June/July Theme: Play
by Rev. Nancy Palmer Jones
“Across the globe, many of the etymological roots of the word ‘play’ locate it in the visceral: ludere in Latin refers to leaping fishes and fluttering birds. The Anglo-Saxon lâcan means to move like a ship on the waves, or to tremble like a flame. The Sanskrit kridati also, as in Germanic languages, describes the movement of wind. In play, we are rarely immobile. We’re alive.”
This description of the roots of the word play in different languages and cultures comes from an article called “The Play Cure,” by Susanna Crossman, published online at aeon.co. The full url where you can find this essay includes the subtitle: “Play is cathartic allowing people to sit with their shadows.”
This makes me want to play with the collection of words I’ve just laid out across my screen. How the first paragraph speaks of play as movement, and the subtitle allows us to sit still. Hooray for inclusivity! How the etymologies remind my heart of leaping, fluttering, sailing, trembling, and blowing like a breeze or like a tempest. Can I recognize all of these conditions of my heart as play?
In 2012, I roared through a book titled Play: How It Shapes the Brain, Opens the Imagination, and Invigorates the Soul, by Stuart Brown with Christopher Vaughan. When I find it on my bookshelf now, it’s in the usual condition of my favorite books: Every other page is dog-eared. Meaningful passages are underlined with straight or—when it’s really good—squiggly lines. Scribbles in the margins instruct me to “quote” or respond “yep” or catalogue how I was feeling at the time as I reflected on my marriage that had just ended. I bet I preached on this book back in 2012, but I won’t stop the fluttering tap-tap-tap of my fingers to go find that old sermon now.
Then, on page 174, I find a paragraph that closes the chapter called “Playing Together.” I have underlined this passage, and then, for extra emphasis, I’ve drawn a vertical line along its edge and added three large sailing stars. “Quote,” I’ve written at the top of the paragraph. So here it is:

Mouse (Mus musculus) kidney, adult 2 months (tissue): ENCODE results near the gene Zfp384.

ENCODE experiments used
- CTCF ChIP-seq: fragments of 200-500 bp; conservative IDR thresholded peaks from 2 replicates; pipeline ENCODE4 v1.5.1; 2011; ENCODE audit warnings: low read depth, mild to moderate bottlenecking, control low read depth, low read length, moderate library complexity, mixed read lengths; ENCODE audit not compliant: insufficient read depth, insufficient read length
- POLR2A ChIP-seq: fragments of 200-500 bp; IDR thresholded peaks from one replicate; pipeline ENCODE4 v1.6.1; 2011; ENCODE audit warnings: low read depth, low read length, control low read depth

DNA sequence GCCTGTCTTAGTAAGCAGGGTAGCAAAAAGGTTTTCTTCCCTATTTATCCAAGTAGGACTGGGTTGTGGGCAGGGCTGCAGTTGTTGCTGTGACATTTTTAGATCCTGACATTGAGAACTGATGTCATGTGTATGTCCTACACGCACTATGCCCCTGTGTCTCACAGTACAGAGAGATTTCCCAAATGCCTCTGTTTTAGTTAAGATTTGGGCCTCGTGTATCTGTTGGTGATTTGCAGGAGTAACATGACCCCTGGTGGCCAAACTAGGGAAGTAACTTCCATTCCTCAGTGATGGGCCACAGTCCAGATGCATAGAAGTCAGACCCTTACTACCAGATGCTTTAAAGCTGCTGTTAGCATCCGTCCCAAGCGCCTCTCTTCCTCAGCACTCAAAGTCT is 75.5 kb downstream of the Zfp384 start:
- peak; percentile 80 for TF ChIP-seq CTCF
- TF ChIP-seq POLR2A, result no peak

“Play allows us to embrace and even sculpt the contours of our fates with an ironic humor and a sense of sharing in our common humanity. The lifelong player remembers this and can feel it even in the moments of grief, loss, and suffering. This view of life gives us a strength and courage in the face of the suffering and unfairness of the world. If we can continue to play together we will always be able to find emotional closeness, always be able to find novelty and make discoveries not only about those we love, but also about ourselves.”
Even in our moments of grief and loss, we can still connect with a marvelous ironic sense of humor: “What now? This too?” And instead of that irony constricting a closed and embittered heart, it can open us up to each other. We recognize the glint in each other’s eye. We send a nonverbal message across the space between us, whether we are intimates or strangers: “Yes, indeedy, this too! And you know what? We’ll make it through … because we’re in this together.”
All of us who have lived through this pandemic (or pandemics plural, given the racial reckonings and the plague of gun violence that have continued to course through these 15 months like additional resistant viruses), we may need to learn how to play all over again. And when we do, play can develop in us the strength and courage—the defiance and resilience, too—to face the shadows and to accept, cherish, and shape our lives. To Make Love Visible, even here, even now.
Underneath this last paragraph on page 174, back in those days of my grief, I wrote “the whole point,” and arced a helpful arrow toward its closing words. I drew two dots and a smile, as though the paragraph, the chapter, have renewed my own faith in our creative capacity to thrive, all in this together.
It makes me smile—unironically—to see it now. It makes my heart leap a little.
I hope you’ll join us at FUCSJ this month as we remember how to play.
With joyful, hopeful love,
P.S. You can find “The Play Cure” at Play is cathartic, allowing people to sit with their shadows | Aeon Essays.